From these values, we find the posterior probability of ${\displaystyle P(\textstyle H_{0}\mid k)\approx 0.95}$, which strongly favors ${\displaystyle \textstyle H_{0}}$ over ${\displaystyle \textstyle H_{1}}$.

The two approaches—the Bayesian and the frequentist—appear to be in conflict, and this is the "paradox".

Reconciling the Bayesian and frequentist approaches

However, at least in Lindley's example, if we take a sequence of significance levels, αn, such that αn = nk with k > 1/2, then the posterior probability of the null converges to 0, which is consistent with a rejection of the null.[3] In this numerical example, taking k = 1/2, results in a significance level of 0.00318, so the frequentist would not reject the null hypothesis, which is roughly in agreement with the Bayesian approach.

Distribution of p under the null hypothesis, and the posterior distribution of p.

If we use an uninformative prior and test a hypothesis more similar to that in the frequentist approach, the paradox disappears.

For example, if we calculate the posterior distribution ${\displaystyle \textstyle P(\theta \mid x,n)}$, using a uniform prior distribution on ${\displaystyle \textstyle \theta }$ (i.e. ${\displaystyle \textstyle \pi (\theta \in [0,1])=1}$), we find

${\displaystyle P(\theta \mid k,n)=\mathrm {\mathrm {B} } (k+1,n-k+1).}$

If we use this to check the probability that a newborn is more likely to be a boy than a girl, i.e. ${\displaystyle P(\theta >0.5\mid k,n)}$, we find

${\displaystyle \int _{0.5}^{1}\mathrm {\mathrm {B} } (49582,48871)\approx 0.983.}$


In other words, it is very likely that the proportion of male births is above 0.5.

Neither analysis gives an estimate of the effect size, directly, but both could be used to determine, for instance, if the fraction of boy births is likely to be above some particular threshold.

The lack of an actual paradox

The apparent disagreement between the two approaches is caused by a combination of factors. First, the frequentist approach above tests ${\displaystyle \textstyle H_{0}}$ without reference to ${\displaystyle \textstyle H_{1}}$. The Bayesian approach evaluates ${\displaystyle \textstyle H_{0}}$ as an alternative to ${\displaystyle \textstyle H_{1}}$, and finds the first to be in better agreement with the observations. This is because the latter hypothesis is much more diffuse, as ${\displaystyle \textstyle \theta }$ can be anywhere in ${\displaystyle \textstyle [0,1]}$, which results in it having a very low posterior probability. To understand why, it is helpful to consider the two hypotheses as generators of the observations:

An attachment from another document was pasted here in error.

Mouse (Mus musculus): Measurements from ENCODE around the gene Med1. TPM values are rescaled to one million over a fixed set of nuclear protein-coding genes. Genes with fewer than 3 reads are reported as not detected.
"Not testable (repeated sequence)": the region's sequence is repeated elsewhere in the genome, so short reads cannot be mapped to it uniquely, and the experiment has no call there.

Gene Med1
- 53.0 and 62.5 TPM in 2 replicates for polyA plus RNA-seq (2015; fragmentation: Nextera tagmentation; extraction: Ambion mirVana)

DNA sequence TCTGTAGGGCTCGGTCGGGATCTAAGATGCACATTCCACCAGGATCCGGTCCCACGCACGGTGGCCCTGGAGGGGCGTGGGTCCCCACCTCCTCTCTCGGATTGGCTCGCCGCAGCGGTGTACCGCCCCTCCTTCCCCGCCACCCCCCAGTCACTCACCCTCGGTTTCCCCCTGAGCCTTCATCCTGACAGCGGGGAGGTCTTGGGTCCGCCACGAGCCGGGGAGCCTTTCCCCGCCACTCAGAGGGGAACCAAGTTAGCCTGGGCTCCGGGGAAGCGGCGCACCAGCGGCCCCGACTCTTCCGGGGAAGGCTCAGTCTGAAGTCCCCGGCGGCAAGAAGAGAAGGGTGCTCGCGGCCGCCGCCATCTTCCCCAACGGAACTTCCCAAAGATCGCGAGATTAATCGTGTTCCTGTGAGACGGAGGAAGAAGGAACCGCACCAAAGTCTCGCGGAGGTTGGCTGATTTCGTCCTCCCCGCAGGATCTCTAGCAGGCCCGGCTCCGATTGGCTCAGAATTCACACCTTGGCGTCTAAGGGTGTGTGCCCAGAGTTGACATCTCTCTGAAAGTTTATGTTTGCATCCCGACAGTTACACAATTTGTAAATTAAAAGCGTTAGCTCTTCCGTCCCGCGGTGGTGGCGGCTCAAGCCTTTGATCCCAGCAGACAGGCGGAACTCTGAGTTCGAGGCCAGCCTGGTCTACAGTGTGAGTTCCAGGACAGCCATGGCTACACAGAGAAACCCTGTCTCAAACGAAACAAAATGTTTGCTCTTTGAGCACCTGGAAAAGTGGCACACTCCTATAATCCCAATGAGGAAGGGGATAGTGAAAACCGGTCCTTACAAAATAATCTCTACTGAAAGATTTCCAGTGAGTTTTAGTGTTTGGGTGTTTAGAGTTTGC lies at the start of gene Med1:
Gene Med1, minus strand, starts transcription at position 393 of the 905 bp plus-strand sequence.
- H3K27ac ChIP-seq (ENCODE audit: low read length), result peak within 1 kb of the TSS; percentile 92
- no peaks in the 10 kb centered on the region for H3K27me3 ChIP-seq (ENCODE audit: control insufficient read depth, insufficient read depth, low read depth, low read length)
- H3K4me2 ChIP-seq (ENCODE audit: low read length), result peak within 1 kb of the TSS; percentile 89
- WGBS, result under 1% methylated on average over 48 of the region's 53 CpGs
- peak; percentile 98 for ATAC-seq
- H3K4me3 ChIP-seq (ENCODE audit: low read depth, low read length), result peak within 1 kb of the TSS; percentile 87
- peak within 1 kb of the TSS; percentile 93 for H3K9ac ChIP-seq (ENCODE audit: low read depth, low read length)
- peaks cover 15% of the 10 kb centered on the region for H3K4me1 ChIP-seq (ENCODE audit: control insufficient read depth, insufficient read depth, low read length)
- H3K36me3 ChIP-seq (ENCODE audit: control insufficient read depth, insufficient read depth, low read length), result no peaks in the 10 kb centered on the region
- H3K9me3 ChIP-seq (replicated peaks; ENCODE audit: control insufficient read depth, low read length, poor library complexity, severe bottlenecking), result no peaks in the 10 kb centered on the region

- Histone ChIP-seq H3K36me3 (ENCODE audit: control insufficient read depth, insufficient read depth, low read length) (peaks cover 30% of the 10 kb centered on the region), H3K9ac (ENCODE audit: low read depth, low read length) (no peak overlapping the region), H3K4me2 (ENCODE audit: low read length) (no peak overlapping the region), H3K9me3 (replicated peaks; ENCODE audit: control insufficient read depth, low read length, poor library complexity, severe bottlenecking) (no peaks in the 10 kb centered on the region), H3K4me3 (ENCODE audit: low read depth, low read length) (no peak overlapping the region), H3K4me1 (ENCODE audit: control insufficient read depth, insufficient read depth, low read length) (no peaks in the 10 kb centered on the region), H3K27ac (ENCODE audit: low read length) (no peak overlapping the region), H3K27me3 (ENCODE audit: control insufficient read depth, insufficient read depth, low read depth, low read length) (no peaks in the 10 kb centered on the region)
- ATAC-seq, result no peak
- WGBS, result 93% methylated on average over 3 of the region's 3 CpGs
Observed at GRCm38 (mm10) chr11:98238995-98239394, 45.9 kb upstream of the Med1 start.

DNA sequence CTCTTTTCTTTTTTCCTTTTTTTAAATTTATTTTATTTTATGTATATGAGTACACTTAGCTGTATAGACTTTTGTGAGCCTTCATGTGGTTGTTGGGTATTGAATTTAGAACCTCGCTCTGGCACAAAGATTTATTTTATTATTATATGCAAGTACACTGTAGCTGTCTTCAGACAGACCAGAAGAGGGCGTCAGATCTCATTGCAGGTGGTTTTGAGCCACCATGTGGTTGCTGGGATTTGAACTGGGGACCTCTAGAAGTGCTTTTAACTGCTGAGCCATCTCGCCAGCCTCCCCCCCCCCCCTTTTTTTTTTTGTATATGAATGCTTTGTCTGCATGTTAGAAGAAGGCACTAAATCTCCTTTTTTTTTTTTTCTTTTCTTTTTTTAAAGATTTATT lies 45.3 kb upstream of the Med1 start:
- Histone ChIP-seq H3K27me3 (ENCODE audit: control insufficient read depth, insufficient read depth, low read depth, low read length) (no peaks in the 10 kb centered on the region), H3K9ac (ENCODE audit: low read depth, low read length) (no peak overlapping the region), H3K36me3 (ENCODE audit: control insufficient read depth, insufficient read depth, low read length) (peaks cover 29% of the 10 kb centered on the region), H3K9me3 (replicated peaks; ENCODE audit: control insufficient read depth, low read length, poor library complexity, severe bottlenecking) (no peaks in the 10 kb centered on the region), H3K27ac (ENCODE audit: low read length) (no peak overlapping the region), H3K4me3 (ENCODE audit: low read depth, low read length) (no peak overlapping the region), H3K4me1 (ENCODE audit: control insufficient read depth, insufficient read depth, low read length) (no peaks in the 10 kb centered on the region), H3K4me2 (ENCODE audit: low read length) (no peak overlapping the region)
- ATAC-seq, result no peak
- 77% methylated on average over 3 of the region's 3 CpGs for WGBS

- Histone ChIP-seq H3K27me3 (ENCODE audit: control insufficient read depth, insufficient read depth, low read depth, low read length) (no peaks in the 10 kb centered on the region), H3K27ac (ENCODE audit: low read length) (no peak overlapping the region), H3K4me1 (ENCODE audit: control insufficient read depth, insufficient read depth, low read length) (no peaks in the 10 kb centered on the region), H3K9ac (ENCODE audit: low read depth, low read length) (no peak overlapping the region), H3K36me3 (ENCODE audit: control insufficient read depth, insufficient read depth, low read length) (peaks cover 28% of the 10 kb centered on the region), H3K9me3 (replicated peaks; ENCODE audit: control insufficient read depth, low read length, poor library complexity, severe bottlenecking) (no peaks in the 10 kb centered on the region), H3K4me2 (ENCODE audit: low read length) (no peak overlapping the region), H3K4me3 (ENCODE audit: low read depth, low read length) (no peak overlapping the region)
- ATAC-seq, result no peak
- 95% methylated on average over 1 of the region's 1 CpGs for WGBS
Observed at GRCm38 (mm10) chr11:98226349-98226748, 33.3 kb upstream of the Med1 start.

• Under ${\displaystyle \textstyle H_{0}}$, we choose ${\displaystyle \textstyle \theta \approx 0.500}$, and ask how likely it is to see 49,581 boys in 98,451 births.
• Under ${\displaystyle \textstyle H_{1}}$, we choose ${\displaystyle \textstyle \theta }$ randomly from anywhere within 0 to 1, and ask the same question.

Most of the possible values for ${\displaystyle \textstyle \theta }$ under ${\displaystyle \textstyle H_{1}}$ are very poorly supported by the observations. In essence, the apparent disagreement between the methods is not a disagreement at all, but rather two different statements about how the hypotheses relate to the data:

• The frequentist finds that ${\displaystyle \textstyle H_{0}}$ is a poor explanation for the observation.
• The Bayesian finds that ${\displaystyle \textstyle H_{0}}$ is a far better explanation for the observation than ${\displaystyle \textstyle H_{1}}$.

The ratio of the sex of newborns is improbably 50/50 male/female, according to the frequentist test. Yet 50/50 is a better approximation than most, but not all, other ratios. The hypothesis ${\displaystyle \textstyle \theta \approx 0.504}$ would have fit the observation much better than almost all other ratios, including ${\displaystyle \textstyle \theta \approx 0.500}$.

For example, this choice of hypotheses and prior probabilities implies the statement: "if ${\displaystyle \textstyle \theta }$ > 0.49 and ${\displaystyle \textstyle \theta }$ < 0.51, then the prior probability of ${\displaystyle \theta }$ being exactly 0.5 is 0.50/0.51 ${\displaystyle \approx }$ 98%." Given such a strong preference for ${\displaystyle \theta =0.5}$, it is easy to see why the Bayesian approach favors ${\displaystyle H_{0}}$ in the face of ${\displaystyle x\approx 0.5036}$, even though the observed value of ${\displaystyle x}$ lies ${\displaystyle 2.28\sigma }$ away from 0.5. The deviation of over 2 sigma from ${\displaystyle H_{0}}$ is considered significant in the frequentist approach, but its significance is overruled by the prior in the Bayesian approach.

Looking at it another way, we can see that the prior distribution is essentially flat with a delta function at ${\displaystyle \textstyle \theta =0.5}$. Clearly this is dubious. In fact if you were to picture real numbers as being continuous, then it would be more logical to assume that it would impossible for any given number to be exactly the parameter value, i.e., we should assume P(theta = 0.5) = 0.

A more realistic distribution for ${\displaystyle \textstyle \theta }$ in the alternative hypothesis produces a less surprising result for the posterior of ${\displaystyle \textstyle H_{0}}$. For example, if we replace ${\displaystyle \textstyle H_{1}}$ with ${\displaystyle \textstyle H_{2}:\theta =x}$, i.e., the maximum likelihood estimate for ${\displaystyle \textstyle \theta }$, the posterior probability of ${\displaystyle \textstyle H_{0}}$ would be only 0.07 compared to 0.93 for ${\displaystyle \textstyle H_{2}}$ (Of course, one cannot actually use the MLE as part of a prior distribution).

Recent discussion

The paradox continues to be a source of active discussion.[3][4][5][6]